• Abstract: The Afghan National Police (ANP) has made remarkable progress, but the challenges are urgent, and critical capabilities remain underdeveloped. Within the framework of the minister of interior's own Strategic Vision, opportunities will arise to close some of the capacity gaps in the coming years. Helping the ANP shift from a wartime footing to a contextually appropriate community policing model, and advancing professionalism within the ministry and the operating forces, is critical to sustainability. If a national police force is going to succeed, the linkage between policing and governance must be recognized and strengthened. Managing the expanding array of ANP donors and their activities poses a unique challenge that has yet to be addressed. It is an executive challenge for the Ministry of Interior and a coordination challenge for the international community. For both, it will require a long-term approach. To facilitate effective evidence-based operations (EvBO) and strengthen the relationship between the ANP and the communities it serves, U.S.-funded activities that build capacity for justice and governance need to be more closely aligned with ANP development.
  • Topic: Security, International Cooperation, Bilateral Relations, Governance
  • Political Geography: Afghanistan, Asia
  • Author: Freedom C. Onuoha
  • Publication Date: 06-2014
  • Content Type: Working Paper
  • Institution: United States Institute of Peace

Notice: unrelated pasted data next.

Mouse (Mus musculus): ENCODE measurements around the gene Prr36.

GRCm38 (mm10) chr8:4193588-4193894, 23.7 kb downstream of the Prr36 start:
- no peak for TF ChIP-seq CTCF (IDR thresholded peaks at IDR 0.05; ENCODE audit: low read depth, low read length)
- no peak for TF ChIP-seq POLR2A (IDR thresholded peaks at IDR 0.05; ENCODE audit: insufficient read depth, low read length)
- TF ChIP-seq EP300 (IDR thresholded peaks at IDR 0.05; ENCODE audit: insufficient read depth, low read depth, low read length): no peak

• Abstract: Since Nigeria's return to democracy in May 1999, armed nonstate groups have significantly undermined the country's internal security environment, largely using young men as foot soldiers. Among these groups, Boko Haram has grown to become a serious national, regional, and international concern. Estimates of the death toll from Boko Haram attacks since 2009 range as high as ten thousand fatalities. With Boko Haram and other groups seemingly gaining in strength, questions arise as to why young men join them in the first place and what the government and other actors can do to prevent it. Surveys, interviews, and focus groups conducted in Nigeria in 2013 suggest that poverty, unemployment, illiteracy, and weak family structures make or contribute to making young men vulnerable to radicalization. Itinerant preachers capitalize on the situation by preaching an extreme version of religious teachings and conveying a narrative of the government as weak and corrupt. Armed groups such as Boko Haram can then recruit and train youth for activities ranging from errand running to suicide bombings. To weaken the armed groups' abilities to radicalize and recruit young men, the Nigerian government at all levels, perhaps with support from interested international actors, could institute monitoring and regulation of religious preaching; strengthen education, job training, and job creation programs; design robust programs to aid destitute children; promote peace education; and embark on an anticorruption campaign. Addressing the conditions that make it possible for insurgents to recruit young men in Nigeria can significantly diminish the strength of the insurgency, if not eliminate it altogether.